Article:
Back in the 1990s, blogger, photographer, music producer and all round tech wizard Andrew C. Bulhak created a revolutionary computer program known as the Dada Engine. By combining some elementary grammatical rules with randomly generated bundles of text, the Dada Engine can spew out what sound like entirely plausible sentences of prose at will, sentences that sound so plausible in fact that they can easily be confused for those written by the human hand.
The Dada Engine performs this remarkable little trick by using something known as recursive grammar, where linguistic elements are regurgitated several times over to form coherent sequences. Think of a computer's version of recursive grammar as a nonsense feedback loop, where the language being defined is free to be used in the definition itself to form an ultimately meaningless chain of gobbledygook. These recursive structures are incredibly easy for technology to replicate, requiring very little processing power (though plenty of a very human sort of human ingenuity).
With the right programming, we can even be tricked into thinking we are privy to the words of some post-modern genius and not those of the entirely lifeless computer that was actually responsible for their creation. Bulhak's original experiment has spawned a whole host of kooky follow ups which have put the invention to some humorous uses, from generating bogus exam questions to curveball political speeches and expressions of pre-programmed braggadocio - all grammatically sound with the appearance of realism despite their genuinely random nature.
An NYU professor by the name of Alan Sokal even put the principles of the Dada Engine to the test by submitting its spontaneous whirring to an academic journal. Beautifully, the resulting paper actually went to print, even after it what given the characteristically impenetrable title: "Transgressing the Boundaries: Towards a Transformative Hermeneutics of Quantum Gravity"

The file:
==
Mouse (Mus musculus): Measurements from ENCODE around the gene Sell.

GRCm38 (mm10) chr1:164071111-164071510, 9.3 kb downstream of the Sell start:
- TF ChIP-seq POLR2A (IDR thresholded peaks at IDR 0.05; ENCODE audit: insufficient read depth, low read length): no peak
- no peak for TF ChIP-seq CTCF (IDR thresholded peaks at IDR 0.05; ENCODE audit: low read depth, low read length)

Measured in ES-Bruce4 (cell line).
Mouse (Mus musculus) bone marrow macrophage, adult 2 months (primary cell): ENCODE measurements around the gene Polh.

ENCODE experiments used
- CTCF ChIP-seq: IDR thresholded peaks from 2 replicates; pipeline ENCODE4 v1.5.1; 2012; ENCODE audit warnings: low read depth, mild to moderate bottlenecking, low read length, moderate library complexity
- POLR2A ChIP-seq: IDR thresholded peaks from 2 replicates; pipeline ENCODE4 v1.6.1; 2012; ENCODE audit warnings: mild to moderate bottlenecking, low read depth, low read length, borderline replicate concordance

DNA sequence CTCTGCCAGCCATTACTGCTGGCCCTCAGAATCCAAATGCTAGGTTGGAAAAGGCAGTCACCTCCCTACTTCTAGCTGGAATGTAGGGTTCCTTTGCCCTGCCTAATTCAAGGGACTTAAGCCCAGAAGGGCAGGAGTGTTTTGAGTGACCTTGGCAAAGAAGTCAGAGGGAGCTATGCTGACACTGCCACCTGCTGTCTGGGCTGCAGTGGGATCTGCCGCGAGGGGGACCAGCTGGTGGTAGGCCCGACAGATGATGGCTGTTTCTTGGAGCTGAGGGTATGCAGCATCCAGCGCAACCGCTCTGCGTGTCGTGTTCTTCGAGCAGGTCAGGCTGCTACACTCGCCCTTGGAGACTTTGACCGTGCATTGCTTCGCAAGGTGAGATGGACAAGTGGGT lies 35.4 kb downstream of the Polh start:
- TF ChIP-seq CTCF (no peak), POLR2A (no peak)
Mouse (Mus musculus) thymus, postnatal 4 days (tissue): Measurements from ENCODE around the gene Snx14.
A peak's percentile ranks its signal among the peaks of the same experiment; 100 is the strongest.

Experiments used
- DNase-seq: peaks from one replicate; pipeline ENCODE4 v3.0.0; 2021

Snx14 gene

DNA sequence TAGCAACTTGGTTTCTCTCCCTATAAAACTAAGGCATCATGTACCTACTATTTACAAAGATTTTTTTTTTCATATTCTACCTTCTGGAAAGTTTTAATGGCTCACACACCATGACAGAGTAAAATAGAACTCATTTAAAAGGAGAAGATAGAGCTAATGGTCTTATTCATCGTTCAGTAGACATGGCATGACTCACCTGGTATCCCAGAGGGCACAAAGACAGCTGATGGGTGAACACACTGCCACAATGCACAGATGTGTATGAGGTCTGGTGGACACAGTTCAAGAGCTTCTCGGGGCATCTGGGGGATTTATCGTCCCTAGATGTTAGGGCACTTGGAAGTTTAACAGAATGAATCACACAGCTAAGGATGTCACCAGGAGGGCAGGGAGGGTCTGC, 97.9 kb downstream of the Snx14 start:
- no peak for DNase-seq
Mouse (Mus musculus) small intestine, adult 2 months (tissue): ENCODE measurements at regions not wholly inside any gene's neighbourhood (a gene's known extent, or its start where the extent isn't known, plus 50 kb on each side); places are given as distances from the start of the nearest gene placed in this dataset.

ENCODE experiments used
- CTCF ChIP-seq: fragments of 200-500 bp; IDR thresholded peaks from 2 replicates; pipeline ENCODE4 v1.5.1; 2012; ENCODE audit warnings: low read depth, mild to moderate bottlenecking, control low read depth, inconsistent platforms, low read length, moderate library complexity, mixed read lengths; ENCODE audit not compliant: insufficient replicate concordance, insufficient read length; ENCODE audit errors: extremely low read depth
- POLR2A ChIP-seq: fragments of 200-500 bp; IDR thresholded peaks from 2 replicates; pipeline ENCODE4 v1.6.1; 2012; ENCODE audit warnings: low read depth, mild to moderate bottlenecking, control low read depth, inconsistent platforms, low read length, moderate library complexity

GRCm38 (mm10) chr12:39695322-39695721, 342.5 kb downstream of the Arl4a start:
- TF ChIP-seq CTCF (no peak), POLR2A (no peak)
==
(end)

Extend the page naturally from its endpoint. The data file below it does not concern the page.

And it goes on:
I played around with a more recent version of the Dada Engine to generate the following 'legal' ruling, seemingly with all the necessary levels of specificity and clarity of language:
"Each telecommunications carrier has the duty: to provide dialling parity to competing providers of telephone exchange service and telephone toll service, except as otherwise expressly provided."
Sounds plausible, right? In fact, sounds like its been ripped straight from the pages of some dire regulatory manual. Yet it was all generated at the hands of a computer program, and to that extent, is utterly devoid of any meaning.
What I find far neater about Dada Engine variants, however, is that they can produce some pretty epic prose, not just bureaucratic drivel. Again, I played around with a variant of the Engine for a while and came up with such gems of wisdom as: "Art is nothing more than noise" and "truth is the greatest lie".
Imagine a world where we could have our entire literary discourse run by computers pretending to engage in intellectual discussions. Just close your eyes for a second and dream of it. Whatever would we do with all those musty thinkers sitting in even mustier studies, who expend so much effort to sound articulate and elegant only to have their trade hijacked by machines?
Another question worth asking is whether we should endeavor to make our language more scientific so as to eliminate any chance that some pesky tech nerd playing with a laptop would be able to recreate its content. Does therein lie the distinction between the literary world of rhetoric, and the scientific world of non-randomness? Should technology advance to such a level that it could even replicate a rigorously scientific treatise, this would be a leap into the unknown indeed.